blue line

Dental Industry Fit Testing Requirements: Reducing Exposure Amid COVID-19

EH&S Compliance, Health & Safety Training, Industrial Hygiene

Written by: Virginia McCormick, NES, Inc.

As businesses across the U.S. attempt to reopen safely, dental practices have begun the process of reassessing their needs to provide safe treatment.


Dental Industry Fit Testing Requirements Highlighted as Practices Reopen

As the world began to shut down due to the spread of COVID-19, on March 16, 2020 the American Dental Association recommended dentists postpone elective procedures. The Association’s recommendation was further supported by the Centers for Disease Control and Prevention (CDC). But now that many parts of the country are in the process of reopening, dental practices are beginning to reopen for regular business.

For general industry post-COVID-19 reopening information, see our recent blog CDC Guidelines to Creating and Maintaining Healthy Workspaces After COVID-19.

The virus that causes COVID-19 is thought to be spread primarily through respiratory droplets, termed aerosols, and dental practices often engage in procedures that generate aerosols, such as teeth cleaning and fillings. As a result, the Occupational Safety and Health Administration’s (OSHA’s) guidance on preparing workplaces for COVID-19 places dental health-care personnel (DHCP) in the very high exposure risk category.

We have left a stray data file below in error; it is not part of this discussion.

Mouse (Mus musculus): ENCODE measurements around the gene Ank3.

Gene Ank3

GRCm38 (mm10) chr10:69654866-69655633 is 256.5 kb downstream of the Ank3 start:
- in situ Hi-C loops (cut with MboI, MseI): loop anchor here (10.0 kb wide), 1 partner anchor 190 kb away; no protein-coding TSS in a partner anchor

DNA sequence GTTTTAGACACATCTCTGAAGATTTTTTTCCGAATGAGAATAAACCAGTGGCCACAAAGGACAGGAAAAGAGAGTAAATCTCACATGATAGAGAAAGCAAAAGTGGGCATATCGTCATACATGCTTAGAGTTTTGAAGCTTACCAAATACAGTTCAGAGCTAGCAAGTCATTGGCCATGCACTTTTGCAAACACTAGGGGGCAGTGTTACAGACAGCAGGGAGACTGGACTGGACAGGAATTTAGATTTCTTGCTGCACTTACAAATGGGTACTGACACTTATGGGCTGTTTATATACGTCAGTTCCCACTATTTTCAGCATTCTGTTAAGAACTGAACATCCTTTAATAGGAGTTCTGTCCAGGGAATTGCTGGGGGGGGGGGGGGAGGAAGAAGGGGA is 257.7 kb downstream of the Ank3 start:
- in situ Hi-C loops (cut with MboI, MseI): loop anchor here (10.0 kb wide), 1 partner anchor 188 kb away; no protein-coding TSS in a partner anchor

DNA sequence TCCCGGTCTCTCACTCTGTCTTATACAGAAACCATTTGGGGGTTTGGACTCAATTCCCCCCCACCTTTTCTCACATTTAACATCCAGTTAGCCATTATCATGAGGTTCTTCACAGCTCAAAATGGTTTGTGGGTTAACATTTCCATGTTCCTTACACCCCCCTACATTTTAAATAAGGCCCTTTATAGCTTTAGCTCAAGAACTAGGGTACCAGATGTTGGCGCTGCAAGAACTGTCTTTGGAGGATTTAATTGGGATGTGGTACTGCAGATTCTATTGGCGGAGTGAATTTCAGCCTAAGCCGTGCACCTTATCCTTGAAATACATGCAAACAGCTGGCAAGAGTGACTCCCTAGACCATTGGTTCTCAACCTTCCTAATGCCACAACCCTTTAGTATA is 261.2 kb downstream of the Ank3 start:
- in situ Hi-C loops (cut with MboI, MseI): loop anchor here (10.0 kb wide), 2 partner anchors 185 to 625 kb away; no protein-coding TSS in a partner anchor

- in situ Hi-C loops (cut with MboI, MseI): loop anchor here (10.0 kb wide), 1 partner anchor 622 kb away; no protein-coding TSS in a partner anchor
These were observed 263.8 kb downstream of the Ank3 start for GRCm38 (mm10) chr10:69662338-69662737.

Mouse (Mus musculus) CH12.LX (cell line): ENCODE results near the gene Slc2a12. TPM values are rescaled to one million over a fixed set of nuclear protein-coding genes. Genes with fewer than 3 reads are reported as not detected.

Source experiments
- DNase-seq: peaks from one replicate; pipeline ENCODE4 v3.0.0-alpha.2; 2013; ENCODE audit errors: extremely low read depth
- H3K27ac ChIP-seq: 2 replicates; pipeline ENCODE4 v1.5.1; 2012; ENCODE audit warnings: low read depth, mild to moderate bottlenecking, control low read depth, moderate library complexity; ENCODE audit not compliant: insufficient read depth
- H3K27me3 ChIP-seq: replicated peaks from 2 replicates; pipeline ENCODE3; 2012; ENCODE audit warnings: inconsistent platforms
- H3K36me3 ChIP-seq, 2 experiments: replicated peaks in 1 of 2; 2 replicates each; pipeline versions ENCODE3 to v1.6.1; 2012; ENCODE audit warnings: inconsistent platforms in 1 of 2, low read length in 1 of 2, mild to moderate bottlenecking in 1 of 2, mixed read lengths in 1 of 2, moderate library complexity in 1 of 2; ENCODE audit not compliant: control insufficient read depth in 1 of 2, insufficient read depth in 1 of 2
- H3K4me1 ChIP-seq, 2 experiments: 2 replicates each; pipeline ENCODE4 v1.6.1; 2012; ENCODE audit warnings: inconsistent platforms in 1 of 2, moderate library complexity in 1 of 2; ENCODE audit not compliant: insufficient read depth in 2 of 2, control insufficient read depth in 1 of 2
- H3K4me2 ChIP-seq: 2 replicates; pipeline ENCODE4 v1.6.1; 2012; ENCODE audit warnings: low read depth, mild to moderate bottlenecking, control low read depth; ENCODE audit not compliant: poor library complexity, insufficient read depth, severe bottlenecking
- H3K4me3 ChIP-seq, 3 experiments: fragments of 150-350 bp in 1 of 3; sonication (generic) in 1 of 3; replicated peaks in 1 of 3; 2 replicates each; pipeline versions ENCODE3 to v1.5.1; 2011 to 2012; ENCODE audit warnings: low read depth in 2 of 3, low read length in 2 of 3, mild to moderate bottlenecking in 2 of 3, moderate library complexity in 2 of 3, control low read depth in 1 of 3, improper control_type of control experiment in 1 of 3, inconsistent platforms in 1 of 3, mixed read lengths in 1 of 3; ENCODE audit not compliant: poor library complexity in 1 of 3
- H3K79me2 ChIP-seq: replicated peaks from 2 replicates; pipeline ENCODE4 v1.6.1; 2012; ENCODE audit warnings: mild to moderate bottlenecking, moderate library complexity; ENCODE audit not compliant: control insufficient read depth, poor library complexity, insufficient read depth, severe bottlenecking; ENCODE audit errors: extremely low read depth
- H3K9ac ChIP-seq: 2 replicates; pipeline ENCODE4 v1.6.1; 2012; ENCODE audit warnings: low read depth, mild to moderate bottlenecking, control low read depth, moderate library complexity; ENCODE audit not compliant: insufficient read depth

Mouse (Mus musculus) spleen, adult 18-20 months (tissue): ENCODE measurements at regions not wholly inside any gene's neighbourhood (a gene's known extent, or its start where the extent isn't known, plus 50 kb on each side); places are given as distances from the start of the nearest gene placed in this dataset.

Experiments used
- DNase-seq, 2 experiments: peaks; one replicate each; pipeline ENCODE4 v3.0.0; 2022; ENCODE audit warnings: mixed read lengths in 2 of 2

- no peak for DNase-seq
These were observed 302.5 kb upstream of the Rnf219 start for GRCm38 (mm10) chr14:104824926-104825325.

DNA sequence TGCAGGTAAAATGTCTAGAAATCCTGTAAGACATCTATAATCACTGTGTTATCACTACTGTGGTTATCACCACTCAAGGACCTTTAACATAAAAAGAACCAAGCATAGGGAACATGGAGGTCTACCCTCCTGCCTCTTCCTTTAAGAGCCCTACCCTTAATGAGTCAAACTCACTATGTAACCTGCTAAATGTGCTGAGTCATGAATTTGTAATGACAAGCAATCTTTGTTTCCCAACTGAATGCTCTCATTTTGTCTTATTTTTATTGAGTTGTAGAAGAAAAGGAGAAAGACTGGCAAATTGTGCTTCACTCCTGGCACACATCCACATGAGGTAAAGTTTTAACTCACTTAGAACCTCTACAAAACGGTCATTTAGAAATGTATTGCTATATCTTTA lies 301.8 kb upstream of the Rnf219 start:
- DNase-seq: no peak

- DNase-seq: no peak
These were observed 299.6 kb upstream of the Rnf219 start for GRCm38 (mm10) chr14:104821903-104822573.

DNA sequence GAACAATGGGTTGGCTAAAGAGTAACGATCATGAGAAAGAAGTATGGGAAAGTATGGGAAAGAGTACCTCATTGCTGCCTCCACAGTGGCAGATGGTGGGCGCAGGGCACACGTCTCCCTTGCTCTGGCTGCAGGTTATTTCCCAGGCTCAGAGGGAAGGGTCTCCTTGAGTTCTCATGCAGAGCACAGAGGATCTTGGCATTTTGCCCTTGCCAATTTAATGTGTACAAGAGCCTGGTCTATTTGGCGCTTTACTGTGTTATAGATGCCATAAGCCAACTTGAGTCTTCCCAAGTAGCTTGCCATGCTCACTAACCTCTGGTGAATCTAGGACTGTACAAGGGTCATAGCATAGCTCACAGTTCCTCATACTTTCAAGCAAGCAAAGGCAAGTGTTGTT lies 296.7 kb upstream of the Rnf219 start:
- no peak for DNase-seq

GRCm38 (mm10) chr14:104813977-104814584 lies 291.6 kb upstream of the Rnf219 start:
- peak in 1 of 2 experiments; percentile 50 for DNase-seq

Because of this, many DHCP are starting to employ the use of disposable filtering facepiece respirators, otherwise known as N95 masks, when available. While face masks and shields have been a staple of the industry, the increased risk of COVID-19 spreading via the dental industry is projected to result in a surge in mask usage overall in dentist offices around the country.


Fit testing is required both federally and at the state level to ensure employees are properly protected when performing their duties while wearing a respirator.


California dental offices must be sure to follow federal and State regulations regarding the use of respirators in the workplace so that their staff and patients are protected properly. In order to avoid the spread of COVID-19 or costly fines to the practice itself, dental industry fit testing requirements should be a top priority for offices reopening for regular business.


Fit Testing: A Brief Overview

Fit testing is the process of ensuring that the seal between a respirator and the wearer’s face is properly formed. As a respirator cannot protect a wearer if it does not fit correctly, fit testing is vital to ensuring employee safety. Fit testing is required by OSHA before a user wears a mandatory respirator on the job and, under normal circumstances, on an annual basis thereafter.

While annual fit testing has been temporarily waived during the pandemic, initial fit testing requirements have not. This means staff that have recently been required to wear masks must still be provided fit testing. In addition, employees being fit tested must have received medical clearance for wearing respiratory protection prior to fit testing.